As San Antonians join Americans nationwide in indulging in the busiest shopping weekend of the year, the Esperanza Peace and Justice Center sees the 30th annual Peace Market as a more ethical alternative to malls and superstores. 

This year’s Peace Market runs Friday through Sunday, Nov. 29 through Dec. 1, in and around the Esperanza Center grounds at 922 San Pedro Ave.

Designed to help support artisans and cooperatives locally, nationally, and internationally, the Peace Market is bigger than ever. It will feature more than 100 vendors, more than 25 percent of whom are from outside the United States, selling goods ranging from woven rugs, pottery, and hand-crafted textiles to hand-embroidered clothing, paintings, sculptures, vintage goods, and soaps.

The event, as has been the custom for more than 10 years now, will also feature readings from local poets and performances from more than 15 local acts, representing soul, conjunto, cumbia, R&B, rock, and more. A full list of performers and a schedule is available at the Esperanza Center’s website.

The Peace Market wasn’t always such a bustling affair, though.

“The first year it fell into our lap,” said Esperanza Center Director Graciela Sanchez. Someone had donated a bunch of poinsettia plants and someone else had donated some slightly damaged Mexican folk art, so she and others thought of putting on a little market. They invited a few other artisans they knew, “all of whom were also working for social justice or serving the community in one way or another.”

That year, Sanchez said, the market had about 10 vendors, but she considered it enough of a success that the center decided to do it again the following year, moving the date from early December to the day after Thanksgiving.

“For us, working for social, economic, environmental, and gender justice, we thought it would be great on Black Friday,” she said, “when everyone is all about consumerism and purchasing and standing in line and shoving. … It’s a selfish day … but our idea is that this would be a way to capture some of that spending and redirect it to folks working on the national or international level that are doing something good for communities.”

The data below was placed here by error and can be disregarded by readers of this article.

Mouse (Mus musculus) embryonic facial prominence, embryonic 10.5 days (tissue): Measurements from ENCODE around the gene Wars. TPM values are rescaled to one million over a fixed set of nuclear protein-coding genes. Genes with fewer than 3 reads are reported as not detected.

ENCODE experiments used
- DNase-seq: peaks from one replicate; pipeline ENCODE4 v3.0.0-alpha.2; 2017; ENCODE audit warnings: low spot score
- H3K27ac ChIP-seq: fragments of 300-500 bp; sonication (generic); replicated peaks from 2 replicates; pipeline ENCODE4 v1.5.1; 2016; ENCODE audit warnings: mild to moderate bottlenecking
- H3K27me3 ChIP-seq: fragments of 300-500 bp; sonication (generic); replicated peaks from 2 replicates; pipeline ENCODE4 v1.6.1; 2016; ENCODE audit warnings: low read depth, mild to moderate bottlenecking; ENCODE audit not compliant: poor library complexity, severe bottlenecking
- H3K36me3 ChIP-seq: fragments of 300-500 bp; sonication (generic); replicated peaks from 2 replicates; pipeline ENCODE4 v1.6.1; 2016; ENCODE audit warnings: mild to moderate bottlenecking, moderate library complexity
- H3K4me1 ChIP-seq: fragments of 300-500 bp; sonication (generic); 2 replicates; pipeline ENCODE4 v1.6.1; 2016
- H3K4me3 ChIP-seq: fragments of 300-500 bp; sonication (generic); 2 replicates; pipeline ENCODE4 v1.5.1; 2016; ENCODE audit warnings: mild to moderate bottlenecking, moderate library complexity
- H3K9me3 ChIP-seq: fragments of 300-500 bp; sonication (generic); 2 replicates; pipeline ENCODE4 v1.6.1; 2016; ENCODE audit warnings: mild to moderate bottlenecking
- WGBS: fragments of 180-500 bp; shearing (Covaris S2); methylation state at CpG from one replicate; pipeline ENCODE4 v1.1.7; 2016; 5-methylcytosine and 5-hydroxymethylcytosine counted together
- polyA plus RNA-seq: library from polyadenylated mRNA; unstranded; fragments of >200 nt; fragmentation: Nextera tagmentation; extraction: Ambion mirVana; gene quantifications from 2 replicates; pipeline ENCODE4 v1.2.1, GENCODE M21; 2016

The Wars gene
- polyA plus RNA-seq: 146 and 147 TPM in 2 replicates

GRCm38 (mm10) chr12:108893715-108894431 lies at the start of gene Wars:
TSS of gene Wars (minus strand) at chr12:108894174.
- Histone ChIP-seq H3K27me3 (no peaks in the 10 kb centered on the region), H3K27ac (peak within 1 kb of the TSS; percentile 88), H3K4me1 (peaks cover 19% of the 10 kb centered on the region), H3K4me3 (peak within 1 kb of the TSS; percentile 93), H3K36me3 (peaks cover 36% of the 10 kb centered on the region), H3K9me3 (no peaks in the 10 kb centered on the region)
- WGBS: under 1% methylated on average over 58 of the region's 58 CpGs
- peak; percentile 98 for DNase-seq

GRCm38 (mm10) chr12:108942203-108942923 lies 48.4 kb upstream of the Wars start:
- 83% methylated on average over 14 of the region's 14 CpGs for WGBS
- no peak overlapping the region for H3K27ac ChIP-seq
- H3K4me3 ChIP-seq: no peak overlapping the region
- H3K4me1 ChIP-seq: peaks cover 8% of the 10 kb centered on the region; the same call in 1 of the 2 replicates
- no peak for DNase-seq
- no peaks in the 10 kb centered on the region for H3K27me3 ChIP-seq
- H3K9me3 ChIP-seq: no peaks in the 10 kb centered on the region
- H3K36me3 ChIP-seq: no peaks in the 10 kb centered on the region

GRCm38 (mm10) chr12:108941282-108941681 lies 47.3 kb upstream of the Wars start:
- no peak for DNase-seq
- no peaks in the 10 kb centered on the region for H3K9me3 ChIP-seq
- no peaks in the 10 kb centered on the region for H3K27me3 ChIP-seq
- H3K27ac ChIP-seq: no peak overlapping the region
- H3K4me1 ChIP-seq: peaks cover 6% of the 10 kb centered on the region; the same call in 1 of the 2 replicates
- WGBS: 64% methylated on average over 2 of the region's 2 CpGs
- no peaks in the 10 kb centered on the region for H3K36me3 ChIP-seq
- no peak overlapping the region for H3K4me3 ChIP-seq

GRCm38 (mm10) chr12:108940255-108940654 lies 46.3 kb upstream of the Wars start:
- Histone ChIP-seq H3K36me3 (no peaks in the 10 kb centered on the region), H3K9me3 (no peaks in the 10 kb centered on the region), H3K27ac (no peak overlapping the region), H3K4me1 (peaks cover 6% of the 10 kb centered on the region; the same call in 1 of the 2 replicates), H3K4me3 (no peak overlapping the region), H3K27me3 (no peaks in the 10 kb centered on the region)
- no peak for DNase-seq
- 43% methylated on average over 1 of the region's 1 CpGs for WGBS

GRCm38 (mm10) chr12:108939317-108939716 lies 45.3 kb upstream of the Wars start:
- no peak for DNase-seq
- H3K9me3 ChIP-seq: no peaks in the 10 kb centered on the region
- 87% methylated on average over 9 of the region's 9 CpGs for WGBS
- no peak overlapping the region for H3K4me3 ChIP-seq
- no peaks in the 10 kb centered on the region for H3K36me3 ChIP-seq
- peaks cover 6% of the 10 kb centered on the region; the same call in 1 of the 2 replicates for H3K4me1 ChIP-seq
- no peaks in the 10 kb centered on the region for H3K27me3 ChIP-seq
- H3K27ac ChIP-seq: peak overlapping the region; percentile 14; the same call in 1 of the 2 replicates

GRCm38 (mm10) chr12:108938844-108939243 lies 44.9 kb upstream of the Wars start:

Sanchez is pleased with how the Market has grown, but she’s most proud of the good it has done and the sense of community it has fostered.

“It’s not just an Esperanza thing,” she said. “It really belongs to the people. “It’s a very loving environment and that just feels special.”

She feels happy to have helped create “a great sense of community based on lots of love.”

When selecting vendors for the limited space available, Sanchez made it clear that not just any seller of goods will do. 

“We ask vendors what they do through the rest of the year,” she said, “because if all they are trying to do is make a bunch of money then they can go do that in other places. … We want to know that the money made at Peace Market goes to help people and communities.”

Esperanza Center takes a 20 percent commission on all sales to help cover the costs of putting on and advertising the market. 

Sanchez said that in the future she hopes “to expand [the Peace Market’s] reach into more countries, and develop connections with more international communities, especially people in cooperatives.”

Kristel Andrea Orta-Puente, who has photographed the Peace Market for the past few years, offered up some insights into the market’s spirit.

“My favorite thing about Peace Market,” she said, “is how it brings us, the community, together.”

“… We have people that come shop all three days and bring family and visiting friends. It is such a different atmosphere than the mall and you see people that feel like a family outside your own family.”

She said she loves that people come to the market and buy gifts for people that do good for the vendor, the buyer, and the recipient. 

“I remember a mom last year coming to buy her daughter her first rebozo for college graduation,” Orta-Puente said. “She also bought her a pair of matching earrings. She came to find a certain vendor from Mexico who she had bought hers from.” 

Noting how much better the market makes her feel than a mall, Orta-Puente said that the Peace Market offers a special experience even if you don’t buy anything. 

“This is just a big party where there is shopping, drinks, music, and vendors,” she said. “Everyone is happy and no one is pushing or shoving even when it gets packed! It is so inspiring to know that so many care about supporting local vendors and value craftsmanship.”

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James Courtney

James Courtney is a freelance arts and culture journalist in San Antonio. He also is a poet, a high school English teacher and debate coach, and a proud girl dad.